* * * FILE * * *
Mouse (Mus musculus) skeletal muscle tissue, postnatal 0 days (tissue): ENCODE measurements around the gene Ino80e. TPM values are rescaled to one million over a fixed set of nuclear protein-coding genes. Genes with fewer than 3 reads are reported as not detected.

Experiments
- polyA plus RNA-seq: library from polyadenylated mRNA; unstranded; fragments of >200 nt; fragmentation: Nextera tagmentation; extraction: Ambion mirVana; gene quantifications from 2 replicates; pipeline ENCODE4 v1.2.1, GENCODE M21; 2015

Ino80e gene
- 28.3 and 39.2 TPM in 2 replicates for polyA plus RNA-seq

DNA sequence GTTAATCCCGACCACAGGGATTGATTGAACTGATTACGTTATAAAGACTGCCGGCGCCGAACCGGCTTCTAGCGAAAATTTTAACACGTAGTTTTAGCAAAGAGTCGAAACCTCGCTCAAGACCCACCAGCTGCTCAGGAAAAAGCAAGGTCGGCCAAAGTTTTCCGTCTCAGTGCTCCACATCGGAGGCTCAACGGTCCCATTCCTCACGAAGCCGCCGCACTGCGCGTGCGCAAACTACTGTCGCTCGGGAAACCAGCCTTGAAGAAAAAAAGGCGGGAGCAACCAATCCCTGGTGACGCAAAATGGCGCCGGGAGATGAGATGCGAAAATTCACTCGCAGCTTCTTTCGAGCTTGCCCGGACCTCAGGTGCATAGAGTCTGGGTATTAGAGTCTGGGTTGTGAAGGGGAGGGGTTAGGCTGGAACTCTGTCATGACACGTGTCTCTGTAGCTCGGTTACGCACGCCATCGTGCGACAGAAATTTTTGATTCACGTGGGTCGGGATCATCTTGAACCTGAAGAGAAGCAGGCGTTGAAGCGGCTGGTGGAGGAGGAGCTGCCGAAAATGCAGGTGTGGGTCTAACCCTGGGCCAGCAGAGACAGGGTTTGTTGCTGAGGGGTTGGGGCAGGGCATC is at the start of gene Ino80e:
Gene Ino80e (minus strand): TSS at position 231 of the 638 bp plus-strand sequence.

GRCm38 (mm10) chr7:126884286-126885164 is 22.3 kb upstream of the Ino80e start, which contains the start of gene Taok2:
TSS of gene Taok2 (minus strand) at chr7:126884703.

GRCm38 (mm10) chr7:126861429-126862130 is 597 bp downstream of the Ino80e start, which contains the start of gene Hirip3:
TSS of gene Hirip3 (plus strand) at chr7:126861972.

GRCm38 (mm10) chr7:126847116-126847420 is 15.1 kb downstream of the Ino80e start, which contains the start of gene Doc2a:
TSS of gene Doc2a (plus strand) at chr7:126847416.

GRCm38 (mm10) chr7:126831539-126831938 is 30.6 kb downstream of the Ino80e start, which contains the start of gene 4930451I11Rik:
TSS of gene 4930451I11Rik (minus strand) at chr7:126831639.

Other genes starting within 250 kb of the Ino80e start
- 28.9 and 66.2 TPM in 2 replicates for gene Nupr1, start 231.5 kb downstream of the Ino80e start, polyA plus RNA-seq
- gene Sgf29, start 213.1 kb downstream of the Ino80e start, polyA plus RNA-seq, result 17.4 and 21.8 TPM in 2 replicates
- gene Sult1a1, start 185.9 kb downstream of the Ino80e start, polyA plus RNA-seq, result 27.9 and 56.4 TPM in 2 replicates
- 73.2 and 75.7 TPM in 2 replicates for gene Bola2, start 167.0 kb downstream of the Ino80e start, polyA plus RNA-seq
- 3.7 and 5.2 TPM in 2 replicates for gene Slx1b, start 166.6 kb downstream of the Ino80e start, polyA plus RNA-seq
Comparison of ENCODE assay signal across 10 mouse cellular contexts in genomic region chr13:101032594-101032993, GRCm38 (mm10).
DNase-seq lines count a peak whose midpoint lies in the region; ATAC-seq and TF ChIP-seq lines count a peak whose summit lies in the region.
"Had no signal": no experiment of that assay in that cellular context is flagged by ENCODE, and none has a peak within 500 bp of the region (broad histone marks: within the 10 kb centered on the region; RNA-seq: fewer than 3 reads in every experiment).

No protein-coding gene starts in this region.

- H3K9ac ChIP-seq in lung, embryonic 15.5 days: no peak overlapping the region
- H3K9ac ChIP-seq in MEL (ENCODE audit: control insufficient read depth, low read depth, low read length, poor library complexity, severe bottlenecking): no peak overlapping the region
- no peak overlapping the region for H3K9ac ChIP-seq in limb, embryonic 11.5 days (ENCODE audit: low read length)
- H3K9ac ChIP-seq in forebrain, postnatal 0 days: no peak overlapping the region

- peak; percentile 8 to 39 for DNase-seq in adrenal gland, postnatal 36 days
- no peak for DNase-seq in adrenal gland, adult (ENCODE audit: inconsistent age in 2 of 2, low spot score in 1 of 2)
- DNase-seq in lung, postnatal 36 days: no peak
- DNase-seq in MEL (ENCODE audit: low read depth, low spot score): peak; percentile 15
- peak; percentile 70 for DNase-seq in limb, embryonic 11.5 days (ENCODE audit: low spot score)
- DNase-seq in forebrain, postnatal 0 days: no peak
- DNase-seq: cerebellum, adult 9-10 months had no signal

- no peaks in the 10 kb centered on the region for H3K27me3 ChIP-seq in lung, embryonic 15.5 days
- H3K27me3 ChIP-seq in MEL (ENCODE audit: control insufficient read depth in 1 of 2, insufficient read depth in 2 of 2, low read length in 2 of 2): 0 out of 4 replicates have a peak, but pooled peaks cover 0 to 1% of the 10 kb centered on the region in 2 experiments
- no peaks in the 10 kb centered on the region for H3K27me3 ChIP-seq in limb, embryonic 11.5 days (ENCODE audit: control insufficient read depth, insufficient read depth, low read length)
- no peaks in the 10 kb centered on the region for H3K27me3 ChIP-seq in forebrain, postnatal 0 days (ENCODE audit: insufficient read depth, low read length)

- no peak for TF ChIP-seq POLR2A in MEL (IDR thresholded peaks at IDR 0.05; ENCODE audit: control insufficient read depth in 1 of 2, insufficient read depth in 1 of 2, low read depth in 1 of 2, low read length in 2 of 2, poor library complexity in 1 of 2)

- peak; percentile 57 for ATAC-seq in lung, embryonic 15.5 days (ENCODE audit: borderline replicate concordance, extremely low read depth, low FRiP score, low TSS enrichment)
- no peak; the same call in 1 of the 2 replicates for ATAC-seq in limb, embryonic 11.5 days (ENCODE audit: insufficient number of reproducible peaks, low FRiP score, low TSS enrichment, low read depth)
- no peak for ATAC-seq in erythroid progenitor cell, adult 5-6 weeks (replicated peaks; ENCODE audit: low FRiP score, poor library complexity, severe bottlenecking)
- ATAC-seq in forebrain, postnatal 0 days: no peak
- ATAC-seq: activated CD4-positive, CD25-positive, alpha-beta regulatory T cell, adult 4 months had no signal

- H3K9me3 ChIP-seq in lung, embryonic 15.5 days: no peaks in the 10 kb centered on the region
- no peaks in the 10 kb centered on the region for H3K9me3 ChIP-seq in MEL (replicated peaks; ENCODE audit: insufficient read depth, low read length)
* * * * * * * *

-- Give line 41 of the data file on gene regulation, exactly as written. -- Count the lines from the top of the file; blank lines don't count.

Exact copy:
- no peak for TF ChIP-seq POLR2A in MEL (IDR thresholded peaks at IDR 0.05; ENCODE audit: control insufficient read depth in 1 of 2, insufficient read depth in 1 of 2, low read depth in 1 of 2, low read length in 2 of 2, poor library complexity in 1 of 2)